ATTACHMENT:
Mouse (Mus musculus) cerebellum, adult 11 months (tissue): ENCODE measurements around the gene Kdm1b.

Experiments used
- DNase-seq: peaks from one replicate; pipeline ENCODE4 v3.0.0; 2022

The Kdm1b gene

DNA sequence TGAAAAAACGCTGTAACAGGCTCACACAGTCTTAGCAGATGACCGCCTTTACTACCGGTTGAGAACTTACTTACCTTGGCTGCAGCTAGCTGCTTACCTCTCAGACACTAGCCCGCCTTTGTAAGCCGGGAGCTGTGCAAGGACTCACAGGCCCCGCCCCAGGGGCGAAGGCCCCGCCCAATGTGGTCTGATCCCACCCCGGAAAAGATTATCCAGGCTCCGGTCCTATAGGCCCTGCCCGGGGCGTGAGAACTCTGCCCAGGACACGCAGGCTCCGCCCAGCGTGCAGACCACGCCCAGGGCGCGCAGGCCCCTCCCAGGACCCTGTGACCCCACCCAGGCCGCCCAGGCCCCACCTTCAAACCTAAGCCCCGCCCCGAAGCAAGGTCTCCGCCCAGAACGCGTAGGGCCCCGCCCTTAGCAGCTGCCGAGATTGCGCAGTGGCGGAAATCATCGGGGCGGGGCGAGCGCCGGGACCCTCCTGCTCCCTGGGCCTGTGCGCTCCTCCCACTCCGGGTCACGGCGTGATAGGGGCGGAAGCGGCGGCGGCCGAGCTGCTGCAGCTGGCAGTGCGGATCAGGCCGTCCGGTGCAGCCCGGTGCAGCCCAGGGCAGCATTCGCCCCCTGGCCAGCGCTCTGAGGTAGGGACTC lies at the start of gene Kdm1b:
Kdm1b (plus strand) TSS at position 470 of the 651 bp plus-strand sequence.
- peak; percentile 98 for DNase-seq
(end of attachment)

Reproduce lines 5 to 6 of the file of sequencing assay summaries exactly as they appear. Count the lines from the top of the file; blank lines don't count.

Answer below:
DNA sequence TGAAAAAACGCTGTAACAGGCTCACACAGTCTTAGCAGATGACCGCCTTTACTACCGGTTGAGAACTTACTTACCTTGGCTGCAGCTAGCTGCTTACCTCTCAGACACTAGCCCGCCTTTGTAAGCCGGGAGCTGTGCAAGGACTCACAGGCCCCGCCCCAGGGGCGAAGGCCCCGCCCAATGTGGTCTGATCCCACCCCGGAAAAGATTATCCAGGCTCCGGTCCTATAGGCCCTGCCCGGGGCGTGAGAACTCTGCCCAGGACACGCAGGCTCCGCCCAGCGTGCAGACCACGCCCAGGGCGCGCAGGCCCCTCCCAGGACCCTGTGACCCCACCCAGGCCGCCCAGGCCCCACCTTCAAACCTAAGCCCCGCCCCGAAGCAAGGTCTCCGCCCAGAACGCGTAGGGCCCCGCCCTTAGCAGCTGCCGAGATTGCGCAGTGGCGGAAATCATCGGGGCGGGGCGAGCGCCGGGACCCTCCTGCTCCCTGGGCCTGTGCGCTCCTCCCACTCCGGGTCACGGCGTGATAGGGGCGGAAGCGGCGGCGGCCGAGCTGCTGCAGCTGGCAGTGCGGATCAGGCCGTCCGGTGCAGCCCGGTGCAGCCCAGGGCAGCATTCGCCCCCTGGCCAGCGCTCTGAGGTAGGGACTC lies at the start of gene Kdm1b:
Kdm1b (plus strand) TSS at position 470 of the 651 bp plus-strand sequence.